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   Author  Topic: The Perils of Identity Politics (Hitchens at his best ;)  (Read 1435 times)
Walter Watts
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The Perils of Identity Politics (Hitchens at his best ;)
« on: 2008-01-29 01:10:12 »
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Hitchens at his best....
--Walter
-----------------------------------
The Wall Street Journal
January 18, 2008
COMMENTARY

The Perils of Identity Politics

By CHRISTOPHER HITCHENS

Let us give hearty thanks and credit to Rudy Giuliani, who has never by word or gesture implied that we would fracture any kind of "ceiling" if we elected as chief executive a man whose surname ends in a vowel.

Yet actually, it would be unprecedented if someone of Italian descent became the president of the United States and there was a time -- not long ago at that -- when the very idea would have aroused considerable passion. Now that it doesn't, is it not possible to think that that very indifference is the real "change"?

I recall thinking, when Geraldine Ferraro became the first woman on a major-party ticket in 1984, that she would also, if elected, be the first vowel-ending Veep. Indeed, in San Francisco for the Democratic convention that year, I listened to the poet Lawrence Ferlinghetti muse over drinks on the possibility of a future Cuomo-Ferraro "all wop" ticket.

The fact that these were now joking words and not fighting words struck me as happily suggestive. (I also thought that a President Walter Mondale would be a very high price to pay for having the first female vice president, and that President Mario Cuomo would be an even higher price to pay to prove that we no longer held any rooted prejudice against the descendants of Mediterranean immigrants.)

People who think with their epidermis or their genitalia or their clan are the problem to begin with. One does not banish this specter by invoking it. If I would not vote against someone on the grounds of "race" or "gender" alone, then by the exact same token I would not cast a vote in his or her favor for the identical reason. Yet see how this obvious question makes fairly intelligent people say the most alarmingly stupid things.

Madeleine Albright has said that there is "a special place in hell for women who don't help each other." What are the implications of this statement? Would it be an argument in favor of the candidacy of Mrs. Clinton? Would this mean that Elizabeth Edwards and Michelle Obama don't deserve the help of fellow females? If the Republicans nominated a woman would Ms. Albright instantly switch parties out of sheer sisterhood? Of course not. (And this wearisome tripe from someone who was once our secretary of state . . .)

Those of us who follow politics seriously rather than view it as a game show do not look at Hillary Clinton and simply think "first woman president." We think -- for example -- "first ex-co-president" or "first wife of a disbarred lawyer and impeached former incumbent" or "first person to use her daughter as photo-op protection during her husband's perjury rap."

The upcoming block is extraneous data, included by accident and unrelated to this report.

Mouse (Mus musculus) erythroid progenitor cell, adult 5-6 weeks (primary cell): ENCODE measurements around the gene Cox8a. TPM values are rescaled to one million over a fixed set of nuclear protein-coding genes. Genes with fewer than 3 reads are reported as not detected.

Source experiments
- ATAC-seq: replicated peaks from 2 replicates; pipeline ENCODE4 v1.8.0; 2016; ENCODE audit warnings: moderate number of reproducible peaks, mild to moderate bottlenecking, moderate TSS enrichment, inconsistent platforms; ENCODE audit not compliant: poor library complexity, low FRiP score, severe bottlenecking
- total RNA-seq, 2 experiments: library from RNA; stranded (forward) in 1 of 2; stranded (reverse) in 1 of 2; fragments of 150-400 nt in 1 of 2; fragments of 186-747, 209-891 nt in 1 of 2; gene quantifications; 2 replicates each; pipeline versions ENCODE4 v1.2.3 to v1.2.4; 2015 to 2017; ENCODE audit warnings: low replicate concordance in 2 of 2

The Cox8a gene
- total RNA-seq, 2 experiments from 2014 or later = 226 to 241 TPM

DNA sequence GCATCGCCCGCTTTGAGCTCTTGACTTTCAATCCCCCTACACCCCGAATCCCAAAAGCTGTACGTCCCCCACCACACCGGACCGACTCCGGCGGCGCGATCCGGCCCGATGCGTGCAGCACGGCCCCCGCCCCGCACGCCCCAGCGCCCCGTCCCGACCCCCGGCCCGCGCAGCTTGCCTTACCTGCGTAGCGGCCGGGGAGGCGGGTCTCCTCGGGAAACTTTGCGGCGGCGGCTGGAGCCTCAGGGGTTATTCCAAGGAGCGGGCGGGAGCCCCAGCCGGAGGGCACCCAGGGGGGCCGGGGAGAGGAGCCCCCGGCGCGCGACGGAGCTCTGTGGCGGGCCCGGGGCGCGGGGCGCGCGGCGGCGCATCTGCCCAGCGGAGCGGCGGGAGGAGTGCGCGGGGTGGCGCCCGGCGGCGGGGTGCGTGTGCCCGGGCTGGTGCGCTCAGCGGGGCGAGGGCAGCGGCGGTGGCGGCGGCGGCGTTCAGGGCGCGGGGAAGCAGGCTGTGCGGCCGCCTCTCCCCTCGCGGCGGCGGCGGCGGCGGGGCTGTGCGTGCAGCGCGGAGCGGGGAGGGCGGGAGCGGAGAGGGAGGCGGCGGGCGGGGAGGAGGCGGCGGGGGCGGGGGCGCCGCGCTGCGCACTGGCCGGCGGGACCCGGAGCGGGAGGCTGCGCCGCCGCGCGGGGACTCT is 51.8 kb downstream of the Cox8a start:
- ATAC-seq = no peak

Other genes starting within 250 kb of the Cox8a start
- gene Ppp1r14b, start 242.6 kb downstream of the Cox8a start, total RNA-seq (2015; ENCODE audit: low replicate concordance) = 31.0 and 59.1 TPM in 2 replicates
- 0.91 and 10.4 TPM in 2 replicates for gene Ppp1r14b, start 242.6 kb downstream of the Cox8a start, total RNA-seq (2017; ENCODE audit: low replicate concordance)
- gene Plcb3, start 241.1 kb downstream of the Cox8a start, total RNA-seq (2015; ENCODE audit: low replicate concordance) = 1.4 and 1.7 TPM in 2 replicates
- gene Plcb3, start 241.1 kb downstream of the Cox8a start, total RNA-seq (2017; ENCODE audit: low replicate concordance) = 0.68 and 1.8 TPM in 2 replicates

One might come up with other and kinder distinctions (I shall not be doing so) but the plain fact about the senator from New York is surely that she is a known quantity who has already been in the White House purely as the result of a relationship with a man, and not at all a quixotic outsider who represents the aspirations of an "out" group, let alone a whole sex or gender.

Mrs. Clinton, speaking to a black church audience on Martin Luther King Day last year, did describe President George W. Bush as treating the Congress of the United States like "a plantation," adding in a significant tone of voice that "you know what I mean . . ."

She did not repeat this trope, for some reason, when addressing the electors of Iowa or New Hampshire. She's willing to ring the other bell, though, if it suits her. But when an actual African-American challenger comes along, she rather tends to pout and wince at his presumption (or did until recently).

Here again, the problem is that Sen. Obama wants us to transcend something at the same time he implicitly asks us to give that same something as a reason to vote for him. I must say that the lyricism with which he does this has double and triple the charm of Mrs. Clinton's heavily-scripted trudge through the landscape, but the irony is still the same.

What are we trying to "get over" here? We are trying to get over the hideous legacy of slavery and segregation. But Mr. Obama is not a part of this legacy. His father was a citizen of Kenya, an independent African country, and his mother was a "white" American. He is as distant from the real "plantation" as I am. How -- unless one thinks obsessively about color while affecting not to do so -- does this make him "black"?

Far from taking us forward, this sort of discussion actually keeps us anchored in the past. The enormous advances in genome studies have effectively discredited the whole idea of "race" as a means of categorizing humans. And however ethnicity may be defined or subdivided, it is utterly unscientific and retrograde to confuse it with color. The number of subjective definitions of "racist" is almost infinite but the only objective definition of the word is "one who believes that there are human races."